Kaz Kylheku here

I benchmarked two approaches for this over 63 bit numbers (the long long type on gcc x86_64), staying away from the sign bit.

(I happen to need this "find highest bit" for something, you see.)

I implemented the data-driven binary search (closely based on one of the above answers). I also implemented a completely unrolled decision tree by hand, which is just code with immediate operands. No loops, no tables.

The decision tree (highest_bit_unrolled) benchmarked to be 69% faster, except for the n = 0 case for which the binary search has an explicit test.

The binary-search's special test for 0 case is only 48% faster than the decision tree, which does not have a special test.

Compiler, machine: (GCC 4.5.2, -O3, x86-64, 2867 Mhz Intel Core i5).

```
int highest_bit_unrolled(long long n)
{
if (n & 0x7FFFFFFF00000000) {
if (n & 0x7FFF000000000000) {
if (n & 0x7F00000000000000) {
if (n & 0x7000000000000000) {
if (n & 0x4000000000000000)
return 63;
else
return (n & 0x2000000000000000) ? 62 : 61;
} else {
if (n & 0x0C00000000000000)
return (n & 0x0800000000000000) ? 60 : 59;
else
return (n & 0x0200000000000000) ? 58 : 57;
}
} else {
if (n & 0x00F0000000000000) {
if (n & 0x00C0000000000000)
return (n & 0x0080000000000000) ? 56 : 55;
else
return (n & 0x0020000000000000) ? 54 : 53;
} else {
if (n & 0x000C000000000000)
return (n & 0x0008000000000000) ? 52 : 51;
else
return (n & 0x0002000000000000) ? 50 : 49;
}
}
} else {
if (n & 0x0000FF0000000000) {
if (n & 0x0000F00000000000) {
if (n & 0x0000C00000000000)
return (n & 0x0000800000000000) ? 48 : 47;
else
return (n & 0x0000200000000000) ? 46 : 45;
} else {
if (n & 0x00000C0000000000)
return (n & 0x0000080000000000) ? 44 : 43;
else
return (n & 0x0000020000000000) ? 42 : 41;
}
} else {
if (n & 0x000000F000000000) {
if (n & 0x000000C000000000)
return (n & 0x0000008000000000) ? 40 : 39;
else
return (n & 0x0000002000000000) ? 38 : 37;
} else {
if (n & 0x0000000C00000000)
return (n & 0x0000000800000000) ? 36 : 35;
else
return (n & 0x0000000200000000) ? 34 : 33;
}
}
}
} else {
if (n & 0x00000000FFFF0000) {
if (n & 0x00000000FF000000) {
if (n & 0x00000000F0000000) {
if (n & 0x00000000C0000000)
return (n & 0x0000000080000000) ? 32 : 31;
else
return (n & 0x0000000020000000) ? 30 : 29;
} else {
if (n & 0x000000000C000000)
return (n & 0x0000000008000000) ? 28 : 27;
else
return (n & 0x0000000002000000) ? 26 : 25;
}
} else {
if (n & 0x0000000000F00000) {
if (n & 0x0000000000C00000)
return (n & 0x0000000000800000) ? 24 : 23;
else
return (n & 0x0000000000200000) ? 22 : 21;
} else {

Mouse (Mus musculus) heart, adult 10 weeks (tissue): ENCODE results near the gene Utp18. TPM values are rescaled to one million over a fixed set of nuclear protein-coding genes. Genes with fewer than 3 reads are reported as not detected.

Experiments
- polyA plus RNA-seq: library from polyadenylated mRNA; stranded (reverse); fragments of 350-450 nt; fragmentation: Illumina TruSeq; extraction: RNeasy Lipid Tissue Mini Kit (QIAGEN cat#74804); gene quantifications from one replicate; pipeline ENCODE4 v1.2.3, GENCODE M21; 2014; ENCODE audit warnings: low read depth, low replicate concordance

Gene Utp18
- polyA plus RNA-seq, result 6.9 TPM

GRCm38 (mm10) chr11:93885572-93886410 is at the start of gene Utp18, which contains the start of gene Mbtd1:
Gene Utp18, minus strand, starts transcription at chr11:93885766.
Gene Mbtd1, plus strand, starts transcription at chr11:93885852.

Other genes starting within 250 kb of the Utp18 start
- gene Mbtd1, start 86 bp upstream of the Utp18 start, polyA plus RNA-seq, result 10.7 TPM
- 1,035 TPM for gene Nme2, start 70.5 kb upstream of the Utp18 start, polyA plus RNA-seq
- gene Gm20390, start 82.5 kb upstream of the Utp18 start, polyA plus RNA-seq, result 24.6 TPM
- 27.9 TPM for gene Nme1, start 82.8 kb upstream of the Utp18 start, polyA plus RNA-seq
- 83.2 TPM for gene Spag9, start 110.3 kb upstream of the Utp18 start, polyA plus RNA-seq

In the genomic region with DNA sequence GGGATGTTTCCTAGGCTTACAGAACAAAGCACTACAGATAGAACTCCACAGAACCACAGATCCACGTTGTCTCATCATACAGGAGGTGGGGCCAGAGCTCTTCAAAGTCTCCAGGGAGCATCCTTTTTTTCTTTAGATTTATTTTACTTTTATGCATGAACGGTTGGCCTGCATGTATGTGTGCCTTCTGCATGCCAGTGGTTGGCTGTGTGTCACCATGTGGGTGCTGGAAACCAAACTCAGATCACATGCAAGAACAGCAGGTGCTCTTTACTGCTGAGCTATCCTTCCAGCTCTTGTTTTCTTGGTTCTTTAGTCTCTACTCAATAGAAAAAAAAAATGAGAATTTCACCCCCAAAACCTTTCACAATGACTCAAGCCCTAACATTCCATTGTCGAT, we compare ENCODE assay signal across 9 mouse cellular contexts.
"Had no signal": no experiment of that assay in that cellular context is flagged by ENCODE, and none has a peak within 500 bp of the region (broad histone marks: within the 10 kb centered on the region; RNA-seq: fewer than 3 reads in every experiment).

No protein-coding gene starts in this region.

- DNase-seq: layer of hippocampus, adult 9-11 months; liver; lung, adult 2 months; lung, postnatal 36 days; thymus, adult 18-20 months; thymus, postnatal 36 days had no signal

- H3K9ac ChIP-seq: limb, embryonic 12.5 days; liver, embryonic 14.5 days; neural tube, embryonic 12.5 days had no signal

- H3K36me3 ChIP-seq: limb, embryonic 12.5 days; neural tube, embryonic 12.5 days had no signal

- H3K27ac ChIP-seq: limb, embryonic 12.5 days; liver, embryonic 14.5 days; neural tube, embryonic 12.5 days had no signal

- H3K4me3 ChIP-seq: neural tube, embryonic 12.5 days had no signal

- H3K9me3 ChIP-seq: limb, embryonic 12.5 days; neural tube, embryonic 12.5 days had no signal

if (n & 0x00000000000C0000)
return (n & 0x0000000000080000) ? 20 : 19;
else
return (n & 0x0000000000020000) ? 18 : 17;
}
}
} else {
if (n & 0x000000000000FF00) {
if (n & 0x000000000000F000) {
if (n & 0x000000000000C000)
return (n & 0x0000000000008000) ? 16 : 15;
else
return (n & 0x0000000000002000) ? 14 : 13;
} else {
if (n & 0x0000000000000C00)
return (n & 0x0000000000000800) ? 12 : 11;
else
return (n & 0x0000000000000200) ? 10 : 9;
}
} else {
if (n & 0x00000000000000F0) {
if (n & 0x00000000000000C0)
return (n & 0x0000000000000080) ? 8 : 7;
else
return (n & 0x0000000000000020) ? 6 : 5;
} else {
if (n & 0x000000000000000C)
return (n & 0x0000000000000008) ? 4 : 3;
else
return (n & 0x0000000000000002) ? 2 : (n ? 1 : 0);
}
}
}
}
}
int highest_bit(long long n)
{
const long long mask[] = {
0x000000007FFFFFFF,
0x000000000000FFFF,
0x00000000000000FF,
0x000000000000000F,
0x0000000000000003,
0x0000000000000001
};
int hi = 64;
int lo = 0;
int i = 0;
if (n == 0)
return 0;
for (i = 0; i < sizeof mask / sizeof mask[0]; i++) {
int mi = lo + (hi - lo) / 2;
if ((n >> mi) != 0)
lo = mi;
else if ((n & (mask[i] << lo)) != 0)
hi = mi;
}
return lo + 1;
}
```

Quick and dirty test program:

```
#include <stdio.h>
#include <time.h>
#include <stdlib.h>
int highest_bit_unrolled(long long n);
int highest_bit(long long n);
main(int argc, char **argv)
{
long long n = strtoull(argv[1], NULL, 0);
int b1, b2;
long i;
clock_t start = clock(), mid, end;
for (i = 0; i < 1000000000; i++)
b1 = highest_bit_unrolled(n);
mid = clock();
for (i = 0; i < 1000000000; i++)
b2 = highest_bit(n);
end = clock();
printf("highest bit of 0x%llx/%lld = %d, %d\n", n, n, b1, b2);
printf("time1 = %d\n", (int) (mid - start));
printf("time2 = %d\n", (int) (end - mid));
return 0;
}
```

Using only -O2, the difference becomes greater. The decision tree is almost four times faster.

I also benchmarked against the naive bit shifting code:

```
int highest_bit_shift(long long n)
{
int i = 0;
for (; n; n >>= 1, i++)
; /* empty */
return i;
}
```

This is only fast for small numbers, as one would expect. In determining that the highest bit is 1 for n == 1, it benchmarked more than 80% faster. However, half of randomly chosen numbers in the 63 bit space have the 63rd bit set!

On the input 0x3FFFFFFFFFFFFFFF, the decision tree version is quite a bit faster than it is on 1, and shows to be 1120% faster (12.2 times) than the bit shifter.

I will also benchmark the decision tree against the GCC builtins, and also try a mixture of inputs rather than repeating against the same number. There may be some sticking branch prediction going on and perhaps some unrealistic caching scenarios which makes it artificially faster on repetitions.